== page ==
Do you think that being a gossip writer has helped you on your journey to be an author? If so, how? If not, why? Are they very different?
When I moved to NYC after grad school, I had no money but I had a plan: Get a job at The New Yorker while finishing the great American novel, and then continue on to literary fame and fortune and fancy parties full of smart people eating cheese cubes and discussing books. The New Yorker, it turns out, wasn’t hiring.
Actually almost no one was hiring. I paid ten bucks (a fairly substantial chunk of my net worth) to go to a magazine job fair where lines wrapped around the tables to simply drop your resume into bins already overflowing with resumes. And many of those resumes, I suspected, boasted things a tad more impressive than my work at The Daily Northwestern.
One booth had a bowl of cheap chocolate kisses; I was trying to eat $10 worth when a middle-age dude in a suit asked if I was a reporter.
“You’ve got a look we can use,” he said.
I wondered if he was hitting on me.
He handed me his business card from The National Enquirer. Okay, I thought the same exact thing you’re thinking now, but it turns out no, they don’t just make things up. And No it’s not Bat Boy and Fat Cat; that’s their now-defunct sister publication The Weekly World News.
The look he “could use” was basically just “young.” They wanted stringers to go undercover at bars and clubs and report on any celebrity hijinks.
This was not the life of hob-knobbing with Pulitzer Prize winners at art galleries I had planned. This seemed all kinds of shady, and I envisioned many, many conversations that included me saying the phrase “no, not the one about aliens.” This also paid a heck of a lot more than the temp work I’d been doing that involved a pyramid-y scheme of booking doctors for phone conferences. I took the card.
And you know what, it was awesome! Over the past decade, I’ve worked in some capacity for nearly all the celebrity weeklies—Life & Style, Star, In Touch, and Us Weekly. I learned a ton as a reporter, and I got to see really interesting stuff that I never would have otherwise. Strip clubs in Montreal where an A-list bad boy spent his bachelor party; a 100-person town in South Dakota where an actress was filming a movie; some crazy party in Geneva where a star was shell for a watch company.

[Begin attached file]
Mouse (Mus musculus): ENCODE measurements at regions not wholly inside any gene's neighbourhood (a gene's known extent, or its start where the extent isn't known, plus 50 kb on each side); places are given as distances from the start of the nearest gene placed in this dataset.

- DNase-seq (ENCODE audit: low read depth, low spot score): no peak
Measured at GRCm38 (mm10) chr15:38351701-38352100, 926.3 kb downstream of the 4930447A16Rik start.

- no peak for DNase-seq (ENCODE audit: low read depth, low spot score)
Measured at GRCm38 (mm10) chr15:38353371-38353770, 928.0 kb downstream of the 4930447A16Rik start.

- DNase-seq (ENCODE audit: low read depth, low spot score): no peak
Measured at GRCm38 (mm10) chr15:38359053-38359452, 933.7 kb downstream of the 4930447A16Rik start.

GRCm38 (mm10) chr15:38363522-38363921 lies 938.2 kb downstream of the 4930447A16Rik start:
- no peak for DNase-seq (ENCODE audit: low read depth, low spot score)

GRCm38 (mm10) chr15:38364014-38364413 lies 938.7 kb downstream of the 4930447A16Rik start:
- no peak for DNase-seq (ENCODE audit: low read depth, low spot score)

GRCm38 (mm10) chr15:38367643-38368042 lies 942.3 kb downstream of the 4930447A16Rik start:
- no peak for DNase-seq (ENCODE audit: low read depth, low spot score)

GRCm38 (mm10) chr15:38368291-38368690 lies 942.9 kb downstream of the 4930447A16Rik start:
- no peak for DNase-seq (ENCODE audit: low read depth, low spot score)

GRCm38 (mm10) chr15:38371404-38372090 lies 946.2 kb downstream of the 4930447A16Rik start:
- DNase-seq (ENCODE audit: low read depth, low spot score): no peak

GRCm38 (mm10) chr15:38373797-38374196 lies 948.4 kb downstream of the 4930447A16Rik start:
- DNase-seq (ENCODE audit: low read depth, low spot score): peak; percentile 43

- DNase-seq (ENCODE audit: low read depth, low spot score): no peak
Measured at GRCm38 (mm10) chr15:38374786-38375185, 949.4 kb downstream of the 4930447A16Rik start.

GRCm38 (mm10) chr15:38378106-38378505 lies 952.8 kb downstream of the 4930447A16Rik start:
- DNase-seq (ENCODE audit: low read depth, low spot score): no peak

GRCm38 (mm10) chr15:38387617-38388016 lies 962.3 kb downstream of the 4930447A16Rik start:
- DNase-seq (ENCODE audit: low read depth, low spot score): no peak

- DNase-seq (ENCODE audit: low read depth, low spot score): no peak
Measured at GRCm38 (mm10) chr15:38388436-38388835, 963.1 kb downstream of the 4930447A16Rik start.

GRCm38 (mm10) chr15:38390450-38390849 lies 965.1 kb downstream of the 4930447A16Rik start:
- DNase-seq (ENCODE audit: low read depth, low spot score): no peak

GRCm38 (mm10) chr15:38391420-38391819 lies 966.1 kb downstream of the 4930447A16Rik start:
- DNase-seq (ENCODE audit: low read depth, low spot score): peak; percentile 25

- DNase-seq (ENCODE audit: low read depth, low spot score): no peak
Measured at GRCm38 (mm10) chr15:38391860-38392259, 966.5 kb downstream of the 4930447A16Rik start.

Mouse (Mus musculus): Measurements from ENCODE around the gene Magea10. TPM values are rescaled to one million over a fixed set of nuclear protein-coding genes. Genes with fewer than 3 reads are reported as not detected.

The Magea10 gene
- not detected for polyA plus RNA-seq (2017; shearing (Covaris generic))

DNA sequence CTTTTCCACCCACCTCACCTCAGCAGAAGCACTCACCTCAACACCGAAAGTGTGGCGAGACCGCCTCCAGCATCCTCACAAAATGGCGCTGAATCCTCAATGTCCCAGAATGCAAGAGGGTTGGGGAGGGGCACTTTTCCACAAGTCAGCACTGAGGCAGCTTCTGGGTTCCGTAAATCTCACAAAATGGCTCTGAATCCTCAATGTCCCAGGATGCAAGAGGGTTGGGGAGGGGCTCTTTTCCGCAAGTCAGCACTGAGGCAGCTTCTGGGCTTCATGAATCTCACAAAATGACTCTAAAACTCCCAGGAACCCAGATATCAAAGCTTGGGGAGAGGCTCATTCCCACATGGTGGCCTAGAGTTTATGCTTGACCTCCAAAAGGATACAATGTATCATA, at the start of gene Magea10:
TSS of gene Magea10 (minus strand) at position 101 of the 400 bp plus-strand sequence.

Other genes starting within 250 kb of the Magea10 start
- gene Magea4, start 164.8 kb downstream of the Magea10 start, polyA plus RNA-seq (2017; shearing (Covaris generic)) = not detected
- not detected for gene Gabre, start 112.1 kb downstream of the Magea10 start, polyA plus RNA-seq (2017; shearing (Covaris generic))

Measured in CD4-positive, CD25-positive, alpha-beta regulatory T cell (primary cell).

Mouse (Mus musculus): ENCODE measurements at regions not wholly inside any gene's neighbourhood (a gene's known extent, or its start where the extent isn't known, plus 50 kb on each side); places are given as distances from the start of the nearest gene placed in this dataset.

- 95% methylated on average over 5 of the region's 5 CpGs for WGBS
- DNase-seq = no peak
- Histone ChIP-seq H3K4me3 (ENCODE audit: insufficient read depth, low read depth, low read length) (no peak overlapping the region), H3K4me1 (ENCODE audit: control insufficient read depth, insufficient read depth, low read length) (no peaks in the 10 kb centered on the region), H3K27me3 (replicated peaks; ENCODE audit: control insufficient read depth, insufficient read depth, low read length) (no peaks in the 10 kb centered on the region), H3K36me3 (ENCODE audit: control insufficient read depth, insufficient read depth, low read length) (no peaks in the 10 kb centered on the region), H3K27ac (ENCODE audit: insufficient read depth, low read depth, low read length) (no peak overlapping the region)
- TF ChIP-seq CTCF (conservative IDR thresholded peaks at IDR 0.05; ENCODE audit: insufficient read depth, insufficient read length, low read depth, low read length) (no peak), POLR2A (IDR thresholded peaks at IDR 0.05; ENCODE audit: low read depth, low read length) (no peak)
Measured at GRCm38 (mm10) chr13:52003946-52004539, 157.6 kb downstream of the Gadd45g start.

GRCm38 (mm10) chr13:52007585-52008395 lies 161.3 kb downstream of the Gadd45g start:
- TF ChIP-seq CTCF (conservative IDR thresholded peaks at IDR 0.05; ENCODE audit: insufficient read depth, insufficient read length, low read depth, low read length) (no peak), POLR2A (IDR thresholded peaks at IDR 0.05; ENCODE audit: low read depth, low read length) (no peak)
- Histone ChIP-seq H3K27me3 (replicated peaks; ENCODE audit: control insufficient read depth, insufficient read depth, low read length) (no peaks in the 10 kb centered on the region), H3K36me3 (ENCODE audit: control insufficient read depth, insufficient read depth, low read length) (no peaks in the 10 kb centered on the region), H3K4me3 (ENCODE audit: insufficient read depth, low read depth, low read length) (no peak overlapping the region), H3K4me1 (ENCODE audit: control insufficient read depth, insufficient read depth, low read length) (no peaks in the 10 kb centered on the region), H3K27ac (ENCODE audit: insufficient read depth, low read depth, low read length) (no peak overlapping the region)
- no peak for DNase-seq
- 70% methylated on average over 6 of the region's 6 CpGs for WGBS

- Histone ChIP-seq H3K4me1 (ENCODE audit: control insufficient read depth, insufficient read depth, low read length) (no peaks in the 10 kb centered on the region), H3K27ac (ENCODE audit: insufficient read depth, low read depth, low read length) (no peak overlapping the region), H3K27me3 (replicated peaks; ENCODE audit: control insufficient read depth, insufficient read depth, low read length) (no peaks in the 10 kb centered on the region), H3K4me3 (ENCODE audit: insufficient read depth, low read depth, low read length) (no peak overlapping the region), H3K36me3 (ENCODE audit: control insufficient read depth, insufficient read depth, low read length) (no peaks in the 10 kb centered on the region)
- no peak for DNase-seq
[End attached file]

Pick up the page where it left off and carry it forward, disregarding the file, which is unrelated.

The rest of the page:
More importantly I learned that whether it’s War & Peace or some tale about Kim and Kanye or Brad Pitt and Angelina Jolie, readers are really looking for a compelling narrative that reflects something about their own experience and the human experience. They just want a good story.
Over the years, I have made it to a few of those literary type soirees I’d originally imagined. And you know what, a lot of times after you eat the cheese cubes and discuss the book, a lot of people want to talk about Brad and Angie.
About the Author
After serious pursuits of literature at Northwestern (BSJ) and Ohio State (MFA), Shari Goldhagen discovered she had a knack for sifting through celebrity trash and worked as a gossip writer for publications including The National Enquirer, Us Weekly, and Life & Style Weekly. And her articles on pop culture, travel and relationships have appeared everywhere from Cosmopolitan to Penthouse. She has received fellowships from Yaddo and MacDowell and currently lives in New York City with her husband and daughter.